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  • bradley.s
    replied
    There's a 2016 paper titled, "Optimized Driver Placement for Array-Driven Flat-Panel Loudspeakers" by David A. ANDERSON, Michael C. HEILEMANN, Mark F. BOCKO, but it's located at an unsecure link.

    It's also too large to upload as an attachment.

    "The recently demonstrated ‘modal crossover network’ method for flat panel loudspeaker tuning employs an array of force drivers to selectively excite one or more panel bending modes from a spectrum of panel bending modes. A regularly spaced grid of drivers is a logical configuration for a two-dimensional driver array, and although this can be effective for exciting multiple panel modes it will not necessarily exhibit strong coupling to all of the modes within a given band of frequencies. In this paper a method is described to find optimal force driver array layouts to enable control of all the panel bending modes within a given frequency band. The optimization is carried out both for dynamic force actuators, treated as point forces, and for piezoelectric patch actuators. The optimized array layouts achieve similar maximum mode coupling efficiencies in comparison with regularly spaced driver arrays; however, in the optimized arrays all of the modes within a specified frequency band may be independently addressed, which is important for achieving a desired loudspeaker frequency response. Experiments on flat panel loudspeakers with optimized force actuator array layouts show that each of the panel modes within a selected frequency band may be addressed independently and that the inter-modal crosstalk is typically −30 dB or less with non-ideal drivers."

    "6. Conclusion A method was described for finding the optimal force actuator locations for controlling a selected set of bending modes of a flat panel. In the applications of specific interest in this paper (flat panel loudspeakers) it is important to be able to exert independent control over each of the modes in a low-pass frequency band. The geometry of the modes in such a set may vary greatly, which implies that the layout of the actuator array that would be most effective at driving each mode is unique, since a mode is driven most effectively by actuators near a mode’s antinodes. An optimization method was employed to determine the actuator locations that are able to drive every mode in a selected set as equally as possible and to spread the work evenly among the force actuators in the array. Simulations show that either point-force actuators or piezoelectric bending actuators have global optima that give large coupling efficiency between the actuators and modes."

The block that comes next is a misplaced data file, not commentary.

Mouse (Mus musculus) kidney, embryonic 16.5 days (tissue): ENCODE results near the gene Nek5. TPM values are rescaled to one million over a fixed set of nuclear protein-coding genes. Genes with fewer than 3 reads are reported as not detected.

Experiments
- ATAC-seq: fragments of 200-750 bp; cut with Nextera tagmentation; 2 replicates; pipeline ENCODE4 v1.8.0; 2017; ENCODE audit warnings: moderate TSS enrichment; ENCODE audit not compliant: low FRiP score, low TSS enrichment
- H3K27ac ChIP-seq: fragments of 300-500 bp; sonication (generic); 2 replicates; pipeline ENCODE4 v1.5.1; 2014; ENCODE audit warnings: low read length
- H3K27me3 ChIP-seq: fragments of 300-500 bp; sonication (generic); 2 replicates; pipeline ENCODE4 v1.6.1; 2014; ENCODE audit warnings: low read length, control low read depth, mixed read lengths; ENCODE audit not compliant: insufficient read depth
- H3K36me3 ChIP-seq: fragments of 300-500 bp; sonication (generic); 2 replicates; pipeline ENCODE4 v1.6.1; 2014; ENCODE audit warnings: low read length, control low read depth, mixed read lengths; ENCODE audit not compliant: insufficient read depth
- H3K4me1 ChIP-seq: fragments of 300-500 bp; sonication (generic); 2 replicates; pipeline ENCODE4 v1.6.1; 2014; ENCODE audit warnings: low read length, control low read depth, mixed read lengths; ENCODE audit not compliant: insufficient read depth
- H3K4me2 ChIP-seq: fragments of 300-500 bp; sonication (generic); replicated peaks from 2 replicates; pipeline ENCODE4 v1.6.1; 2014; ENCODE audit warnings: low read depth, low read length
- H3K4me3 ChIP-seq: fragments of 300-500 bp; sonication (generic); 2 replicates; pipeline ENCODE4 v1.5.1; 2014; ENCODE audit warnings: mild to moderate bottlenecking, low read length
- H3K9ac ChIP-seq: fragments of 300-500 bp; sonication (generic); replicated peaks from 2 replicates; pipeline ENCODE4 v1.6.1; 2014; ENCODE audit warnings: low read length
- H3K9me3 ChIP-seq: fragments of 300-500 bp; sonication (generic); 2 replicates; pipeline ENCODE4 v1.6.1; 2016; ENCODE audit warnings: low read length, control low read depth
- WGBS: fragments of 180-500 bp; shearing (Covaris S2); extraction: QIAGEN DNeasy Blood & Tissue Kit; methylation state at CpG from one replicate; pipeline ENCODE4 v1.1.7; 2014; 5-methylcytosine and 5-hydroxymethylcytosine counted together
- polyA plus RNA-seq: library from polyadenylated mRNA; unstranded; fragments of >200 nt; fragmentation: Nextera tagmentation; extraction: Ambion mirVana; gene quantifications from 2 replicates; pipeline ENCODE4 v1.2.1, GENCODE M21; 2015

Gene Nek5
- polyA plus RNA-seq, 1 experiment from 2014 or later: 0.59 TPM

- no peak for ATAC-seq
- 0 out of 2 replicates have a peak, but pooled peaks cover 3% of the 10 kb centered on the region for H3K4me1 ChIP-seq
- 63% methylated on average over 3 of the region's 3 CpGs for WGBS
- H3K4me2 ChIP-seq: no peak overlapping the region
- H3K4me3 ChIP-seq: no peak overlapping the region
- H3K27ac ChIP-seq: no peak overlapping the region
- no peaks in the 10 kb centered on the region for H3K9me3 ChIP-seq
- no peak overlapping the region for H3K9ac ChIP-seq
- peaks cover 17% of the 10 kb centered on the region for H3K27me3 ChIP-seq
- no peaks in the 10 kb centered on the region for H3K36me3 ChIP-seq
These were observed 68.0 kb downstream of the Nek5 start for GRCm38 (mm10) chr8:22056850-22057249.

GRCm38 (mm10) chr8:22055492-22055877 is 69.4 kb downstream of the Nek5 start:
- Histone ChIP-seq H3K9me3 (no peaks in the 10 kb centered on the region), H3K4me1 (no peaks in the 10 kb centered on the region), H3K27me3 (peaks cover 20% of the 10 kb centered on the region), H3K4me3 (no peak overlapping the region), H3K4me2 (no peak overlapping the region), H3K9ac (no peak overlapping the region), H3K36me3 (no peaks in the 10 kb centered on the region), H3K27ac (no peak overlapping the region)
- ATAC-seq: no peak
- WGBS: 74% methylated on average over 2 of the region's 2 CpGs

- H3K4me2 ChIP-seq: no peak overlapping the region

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  • bradley.s
    replied
    Here's a different paper titled, "Optimized Driver Placement for Array-Driven Flat-Panel Loudspeakers"

    http://www.czasopisma.pan.pl/Content...-2017-0010.pdf

    Leave a comment:


  • geosand
    replied
    Well I think its good to see that the tech is still being researched...The science (computational modelling), the measurements and the build techniques are all needed to progress in the design. Here's the latest on Optimal exciter placement: http://www.aes.org/e-lib/browse.cfm?elib=20277 ... too bad its only behind a pay wall. I wonder how the usual 2/5|3/5 rule matches their computational methods...

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  • Unbiasedsound
    replied
    Originally posted by bradley.s View Post

    True, the paper didn't discuss that. On the other hand, both Tectonic and Billionsound stabilize the exciter. Consequently, I lean toward stabilizing the exciters.
    One of the main reasons I believe it was a failure is because it didn't use a spline to stabilize the exciter.

    Leave a comment:


  • Unbiasedsound
    replied
    Damn I had a great reply to Kornbread but once again it didn't go through. SIGH.

    Tectonics design is not the same as maps design in that article. SMDH If you could compare Tectonics panels to that map articles panels they wouldn't sound the same nor would they even measure the same. Using more then one exciter per panel has been done buy others including myself but it don't make it that MAP design in that particular article.

    Leave a comment:


  • Unbiasedsound
    replied
    Originally posted by Kornbread View Post